By Patrick Christiano
The setting is a London hotel room December 1968 and Tracie Bennett, the Oliver Award winning actress, is Judy Garland preparing for yet another come back in Peter Quilter’s new play End of the Rainbow, directed by Tony Award winner Terry Johnson. The play arrives at the Belasco Theater by way of the Westend of London, where Bennett’s 2010 acclaimed portrayal of Garland was nominated for an Oliver Award. After debuting in the United States at the Guthrie Theater in Minneapolis, End of the Rainbow opened on Broadway April 2 to consistently glowing reviews for Bennett’s bravado turn as Garland. Indeed the lady makes an electrifying Broadway debut as one of America’s treasured icons, and when she breaks into song she is mesmerizing in her eerily spot on interpretation of the Garland style and mannerisms.
The British tale that unfolds is based on real life events in Garland’s life a few months before her death from an overdose of drugs. Garland has come to London with Mickey Deans, her new young fiancé (Tom Peiphrey), to perform a series of concerts at the nightclub Talk of the Town. The play puts Garland at the center of a power struggle between her sweet gay Scottish pianist (Michael Cumpsty), who would like to help her take a rest, and her gigolo-like boyfriend, who has Judy temporarily off drugs and hopes her gig at the famed London club will restore their finances and put her career back on track. He was the last in a long line of men, who took advantage of the tragic idol.
The play, an attempt to document the conflicts that consumed one of America’s greatest artists, feels contrived and paints Judy in the worst possible light, as a shrewd manipulative drug addict losing control, frightened, and profoundly needy. The showy role is an actor’s dream and Bennett’s performance is extremely impressive with tempestuous rapid fire transitions, not to mention the show stopping songs. We get some of Garland’s signature numbers “Somewhere Over the Rainbow,” The Trolley Song,” “Come Rain or Come Shine,” “The Man that Got Away,” and more. The never less than entertaining evening is often very funny, but a sad depiction. We get glimpses of Garland’s tenacity, talent, and razor sharp wit however, we are left unaffected by Garland’s struggles, because the play just doesn’t allow for this level of vulnerability.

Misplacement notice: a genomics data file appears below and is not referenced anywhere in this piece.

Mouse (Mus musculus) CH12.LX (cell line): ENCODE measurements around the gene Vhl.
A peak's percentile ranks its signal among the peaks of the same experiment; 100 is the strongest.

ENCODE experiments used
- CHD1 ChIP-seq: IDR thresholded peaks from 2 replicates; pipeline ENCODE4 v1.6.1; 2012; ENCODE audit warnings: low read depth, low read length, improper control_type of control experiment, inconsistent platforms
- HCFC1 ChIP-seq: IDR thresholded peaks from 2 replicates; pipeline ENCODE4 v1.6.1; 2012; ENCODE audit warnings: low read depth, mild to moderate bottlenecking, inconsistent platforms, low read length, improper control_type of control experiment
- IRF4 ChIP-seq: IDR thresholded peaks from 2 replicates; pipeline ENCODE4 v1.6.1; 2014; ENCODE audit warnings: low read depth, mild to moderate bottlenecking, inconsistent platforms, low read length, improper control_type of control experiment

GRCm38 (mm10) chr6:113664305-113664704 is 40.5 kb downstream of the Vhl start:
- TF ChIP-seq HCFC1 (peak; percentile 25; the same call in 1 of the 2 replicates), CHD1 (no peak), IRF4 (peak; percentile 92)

Jay Russell appears in a variety of roles. Music director Jeff Saver leads a six-piece on-stage band backing up Bennett throughout the play with arrangements faithful to Garland’s originals. An album “Tracie Bennett Sings Judy: Songs from the Broadway Production of End of the Rainbow and other classics is available from Masterworks Broadway.
End of the Rainbow opened at the Belasco Theatre, 111 West 44th Street between Broadway and 6th Avenue, on April 2, 2012. The limited run has been extended until January 6, 2013. For tickets visit Telecharge.com or phone 212-239-6200 or go online to Endoftherainbowbroadway.com
Photos: Carol Rosegg
Follow Us On Facebook